I signed up for a portrait and figure drawing evening class at the Volkshochschule (community college) in my city. I really like online classes, they are so convenient, as you can watch the video instructions whenever you want, and follow the lessons in your own pace. But I miss the "critial" part a bit. Sometimes it's helpful to be told where you're going wrong, what could be improved, and how, an experienced teacher pointing out something you've never noticed yourself. And this preferably while you're drawing, and not after you've finished the piece. And of course it's nice to meet some "real" people and have the whole thing in your own language.
The class began last week Tuesday, and after introductions and looking at basic portrait proportion guidelines, we got to draw our first portrait. The teacher had taken her daughter with her, who was going to sit for us as a model. I found it very exciting, but also a bit scary, as I had never drawn from life before!
It certainly is a very different experience. What I found the hardest was the different relationship you have towards your model. I usually use photos from magazines, or other sources, and don't care so much about likeness and such. They're just images, serving me for practising, and my relationship to them is very detached.
But with life drawing, it's entirely different. It's so more personal, even if you don't really know your model personally. I
really wanted to produce a good drawing of her, a good likeness, a pretty,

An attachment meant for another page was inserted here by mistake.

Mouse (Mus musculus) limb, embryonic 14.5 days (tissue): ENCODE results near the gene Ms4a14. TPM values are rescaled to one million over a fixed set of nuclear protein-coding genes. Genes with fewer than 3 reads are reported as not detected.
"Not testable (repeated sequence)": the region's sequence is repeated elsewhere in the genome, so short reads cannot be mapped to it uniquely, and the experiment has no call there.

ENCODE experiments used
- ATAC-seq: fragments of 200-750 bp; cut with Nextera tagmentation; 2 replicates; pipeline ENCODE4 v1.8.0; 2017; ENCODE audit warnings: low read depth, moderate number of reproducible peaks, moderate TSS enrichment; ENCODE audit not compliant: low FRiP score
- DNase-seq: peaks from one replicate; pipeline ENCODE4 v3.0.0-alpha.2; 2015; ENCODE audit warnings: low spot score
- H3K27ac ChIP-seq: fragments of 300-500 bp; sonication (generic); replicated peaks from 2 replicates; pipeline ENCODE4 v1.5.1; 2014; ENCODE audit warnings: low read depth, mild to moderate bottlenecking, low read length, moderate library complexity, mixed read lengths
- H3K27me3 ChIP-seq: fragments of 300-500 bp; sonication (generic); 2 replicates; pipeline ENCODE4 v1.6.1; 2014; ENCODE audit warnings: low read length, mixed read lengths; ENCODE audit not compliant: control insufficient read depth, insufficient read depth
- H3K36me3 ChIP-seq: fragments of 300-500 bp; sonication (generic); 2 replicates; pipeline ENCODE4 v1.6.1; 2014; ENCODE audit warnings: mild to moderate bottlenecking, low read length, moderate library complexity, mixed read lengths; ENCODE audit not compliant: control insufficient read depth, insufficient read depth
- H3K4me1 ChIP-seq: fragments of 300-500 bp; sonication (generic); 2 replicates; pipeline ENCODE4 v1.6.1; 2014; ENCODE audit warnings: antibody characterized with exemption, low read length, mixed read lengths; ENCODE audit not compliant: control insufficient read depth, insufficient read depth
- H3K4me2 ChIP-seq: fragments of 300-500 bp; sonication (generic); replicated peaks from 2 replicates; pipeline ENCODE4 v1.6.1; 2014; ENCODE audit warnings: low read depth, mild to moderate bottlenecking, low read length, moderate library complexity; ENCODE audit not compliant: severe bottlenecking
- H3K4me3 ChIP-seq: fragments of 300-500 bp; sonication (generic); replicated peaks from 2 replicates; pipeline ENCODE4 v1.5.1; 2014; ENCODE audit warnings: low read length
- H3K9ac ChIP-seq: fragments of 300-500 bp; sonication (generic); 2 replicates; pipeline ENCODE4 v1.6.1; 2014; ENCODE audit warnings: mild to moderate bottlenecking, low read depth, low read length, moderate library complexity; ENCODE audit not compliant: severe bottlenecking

nice one. As I progressed with my drawing, I was more and more
concerned and dismayed at how stern and severe she looked on my paper. She was a lovely girl, and I somehow felt that this should show in the drawing. That she should look happy and friendly, and smiling, even though she actually wasn't smiling but looking
rather serious as she sat for us. But there's this constant urge to please, that fear of offending.
So when the teacher came round to look at my work in progress, I felt I had to apologised for making her daughter look so sad and stern. She said I didn't have to apologise, as I was just trying to draw what I saw. I sometimes wonder though how much of ourselves goes into a drawing. Of the 100% percent that makes the finished portrait, how many percent is the model we draw, and how many percent is ourselves? I notice again and again when I draw a portrait, that there always seems to be a certain touch of sadness sneaking in. And it makes me think, and wonder. Is that just my own, personal drawing style emerging? Or is there more to it, on a deeper, subconscious? Should I be worryied?? I prefer the drawing style option...
Although my drawings from photographs usually look like humans, there's often not muchof a likeness. I think this portrait is the first one that actually really looks like the model it's drawn from. What made me most happy was that the model herself thought it was a good likeness (and that she wasn't offended at all :) ).
At the end we only had about 20 minutes left to discuss and draw he profile, It was even more of a challenge. It can be difficult at times to persuade the brain to see what is actually there instead of what it thinks how it should be. The face, the profile is one smooth line, without any sharp, protruding edges, it keeps telling you. But it is wrong, and you have to learn to ignore it, and trust your eyes. With your eraser, if necessary. And even if you successfully manage to turn off your brain, there still is the challenge of putting on paper what you see. That chin line was a real battle, I can tell you!
Tonight's the second class, and I'm really looking forward to it. It's going to be self portraits tonight, though, which I think will be a really difficult challenge. We'll see how it goes...